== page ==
Despite a 23-57 record so far in their first season in Memphis, and "even though ground still hasn't been broken on a new downtown arena, a bond has been formed" between the Grizzlies and their fans, according to Ron Higgins of the Memphis COMMERCIAL APPEAL. Grizzlies VP/Business Operations Mike Golub: "I think we've converted a lot of casual fans, who simply wanted to sample the product, into diehard Grizzlies fans." Higgins wrote that though attendance "has been up and down," Grizzlies officials "say that they are on target as far as their projected financial loss." Grizzlies President of Business Operations Andy Dolich said that the team "is among the top six in the league in group ticket sales, despite the late start into the market." Dolich: "It's a lose factor, and we're in the ballpark of what our projected numbers were. But there has been a tremendous upside moving from Canada because we don't have the exchange rate. The game grosses have been much better." Meanwhile, Higgins added, "Judging from the response from Grizzlies fan focus groups as well as surveys of season and power pack ticket holders, most fans like the product and hope it will stay." Each season ticket or power pack buyer is assigned a Grizzlies account exec to "improve the experience of attending a game." At home games, "at least 30 sales and marketing staff members move throughout The Pyramid to help fans and make notes of how to improve the operation." Dolich: "I even go undercover. I park in the parking lot with fans to see how long it takes. I stand in concession lines to see how long the line lasts. I want to know if the hot dogs are hot, if the cold drinks are cold. I want to know if I'm seated correctly." Higgins wrote that the Grizzlies also "have focused on the younger crowd through community service programs." Golub and Dolich "are astounded at the number of kids at Grizzlies games, even on weeknights" (Memphis COMMERCIAL APPEAL, 4/14).
OH WHAT A FEELING: Last weekend, the Grizzlies relocated their business and basketball operations to the Toyota Center Building near AutoZone Park. Since moving to Memphis, the Grizzlies had "maintained their business and basketball operations in separate downtown locations" (Memphis COMMERCIAL APPEAL, 4/16).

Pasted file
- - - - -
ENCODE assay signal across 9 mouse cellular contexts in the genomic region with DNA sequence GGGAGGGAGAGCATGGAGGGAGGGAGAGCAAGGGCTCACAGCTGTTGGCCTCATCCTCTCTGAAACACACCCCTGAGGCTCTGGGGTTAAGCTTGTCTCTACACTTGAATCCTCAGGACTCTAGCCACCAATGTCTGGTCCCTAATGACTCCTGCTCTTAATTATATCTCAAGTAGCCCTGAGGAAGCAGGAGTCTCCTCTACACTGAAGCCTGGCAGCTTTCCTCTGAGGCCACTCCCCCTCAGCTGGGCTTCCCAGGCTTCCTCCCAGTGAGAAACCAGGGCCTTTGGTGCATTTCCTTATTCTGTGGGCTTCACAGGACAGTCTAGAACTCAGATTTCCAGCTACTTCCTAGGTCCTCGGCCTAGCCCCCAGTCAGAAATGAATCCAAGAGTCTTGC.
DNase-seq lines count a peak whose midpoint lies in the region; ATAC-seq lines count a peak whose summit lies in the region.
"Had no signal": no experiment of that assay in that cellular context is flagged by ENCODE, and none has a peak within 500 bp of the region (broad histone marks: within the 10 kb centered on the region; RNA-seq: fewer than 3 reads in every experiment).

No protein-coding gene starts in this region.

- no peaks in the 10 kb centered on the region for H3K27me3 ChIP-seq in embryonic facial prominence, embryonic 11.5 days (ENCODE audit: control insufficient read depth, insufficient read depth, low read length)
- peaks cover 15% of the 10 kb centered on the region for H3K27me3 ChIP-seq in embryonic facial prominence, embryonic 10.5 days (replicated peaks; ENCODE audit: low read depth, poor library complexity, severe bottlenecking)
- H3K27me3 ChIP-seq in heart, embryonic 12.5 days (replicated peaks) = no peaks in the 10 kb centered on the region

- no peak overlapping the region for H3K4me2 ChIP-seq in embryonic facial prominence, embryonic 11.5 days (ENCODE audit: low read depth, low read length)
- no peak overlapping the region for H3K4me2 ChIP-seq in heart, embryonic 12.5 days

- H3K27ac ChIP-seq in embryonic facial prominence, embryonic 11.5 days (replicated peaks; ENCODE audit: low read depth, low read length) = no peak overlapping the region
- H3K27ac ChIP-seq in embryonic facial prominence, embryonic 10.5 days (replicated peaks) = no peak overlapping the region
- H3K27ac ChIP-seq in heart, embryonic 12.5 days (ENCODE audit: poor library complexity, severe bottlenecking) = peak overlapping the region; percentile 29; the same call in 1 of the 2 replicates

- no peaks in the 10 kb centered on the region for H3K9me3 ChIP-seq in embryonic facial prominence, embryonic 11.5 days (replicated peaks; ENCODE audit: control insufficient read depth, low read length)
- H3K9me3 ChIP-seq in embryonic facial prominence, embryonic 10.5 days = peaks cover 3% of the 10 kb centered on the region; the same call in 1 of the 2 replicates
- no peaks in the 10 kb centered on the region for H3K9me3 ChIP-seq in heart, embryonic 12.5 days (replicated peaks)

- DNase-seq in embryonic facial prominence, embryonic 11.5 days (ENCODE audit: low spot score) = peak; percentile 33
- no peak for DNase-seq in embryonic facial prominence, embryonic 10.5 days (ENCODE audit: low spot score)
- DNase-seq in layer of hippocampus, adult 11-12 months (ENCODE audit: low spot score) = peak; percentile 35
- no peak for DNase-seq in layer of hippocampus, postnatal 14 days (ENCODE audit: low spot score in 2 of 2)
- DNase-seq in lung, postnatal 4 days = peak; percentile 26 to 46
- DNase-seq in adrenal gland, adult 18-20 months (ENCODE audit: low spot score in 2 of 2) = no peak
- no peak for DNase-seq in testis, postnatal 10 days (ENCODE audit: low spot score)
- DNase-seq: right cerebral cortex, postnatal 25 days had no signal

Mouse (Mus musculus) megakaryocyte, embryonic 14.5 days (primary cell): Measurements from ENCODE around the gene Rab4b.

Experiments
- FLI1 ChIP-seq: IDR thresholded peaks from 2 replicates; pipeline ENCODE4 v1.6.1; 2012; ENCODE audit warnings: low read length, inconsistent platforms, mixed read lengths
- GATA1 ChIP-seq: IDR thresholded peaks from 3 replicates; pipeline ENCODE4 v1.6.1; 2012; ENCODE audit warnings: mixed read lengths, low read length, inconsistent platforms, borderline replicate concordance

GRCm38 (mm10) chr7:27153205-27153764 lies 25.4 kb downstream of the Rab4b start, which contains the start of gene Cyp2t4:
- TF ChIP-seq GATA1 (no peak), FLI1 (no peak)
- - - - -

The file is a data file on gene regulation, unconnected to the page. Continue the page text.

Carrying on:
Dr. Jeong Kim was named as an investor and partner in Lincoln Holdings, joining Ted Leonsis, Dick Patrick, Raul Fernandez, Jack Davies, Richard Kay, George Stamas and Richard Fairbank (Capitals). In DC, Eric Fisher writes, "In the ninth change to the Lincoln roster in 27 months, Leonsis continues to lower his personal stake in the club and prepare for the potential purchase of the Washington Sports & Entertainment L.P. assets the group does not already own." Fisher, noting Kim purchased 6% of Lincoln Holdings, writes Kim's "arrival completes Leonsis' dispersal of equity once held by" Jonathan Ledecky. Ledecky sold his 24% stake back to Leonsis last June. Leonsis' stake is "now back to about" 60% (WASHINGTON TIMES, 4/16).
Though the game-time temperature was an "unseasonably warm" 84 degrees, last night's Pirates-Brewers game drew only 14,090 fans to Miller Park, the smallest crowd to attend a Brewers game at the new facility, according to Drew Olson (JOURNAL SENTINEL, 4/16). ABC Radio's Keith Olbermann, on the crowd: "Let's see how committed to this contraction idea Bud Selig really is" (ABC Radio, 4/16).
RANGERS: In Dallas, Gerry Fraley reports yesterday's Mariners-Rangers game drew 20,208 fans to The Ballpark in Arlington, the second-smallest crowd at the facility since '96. The total turnout for nine home games was 273,656, a 23% decline from the same number of dates last season. Southwest Sports Group Exec VP/Marketing Jeff Overton said that the Rangers "expected a decrease because of a drop in season-ticket sales" (DALLAS MORNING NEWS, 4/16).
INDIANS: Since opening day, the Indians have sold 60,000 single-game tickets, their "best two-week sales period since early February" when the team began selling individual game seats. The Indians have sold 2,351,000 tickets for the '02 season (BEACON JOURNAL, 4/16).
LET IT GO? CBS SPORTSLINE's Scott Miller writes that after "listening to fan feedback and with much thought, a handful of clubs are abandoning the playing of God Bless America on a nightly basis" during the seventh inning. The A's, Giants and Padres "now are playing it sporadically, but not habitually. And it is the right thing to do. ... The time comes ... to move on." Miller: "As baseball moves forward in its role as a social institution, it should spend its time negotiating a labor agreement and avoiding another work stoppage, not serving as an indefinite cheerleading coach for the rest of us" (CBS SPORTSLINE, 4/16).
SPRING TRAINING ATTENDANCE: The FL Sports Foundation notes that MLB spring training attendance in FL topped 1.5 million for the fourth straight year, with the Yankees ranking first with 172,544 fans attending 17 games at Legends Field in Tampa. A total of 1,538,444 fans attended 306 games at 19 sites throughout the state (BUSINESS JOURNAL OF TAMPA BAY, 4/12 issue). Overall spring training attendance in FL rose by 2% (Bill King, SBJ, 4/15 issue).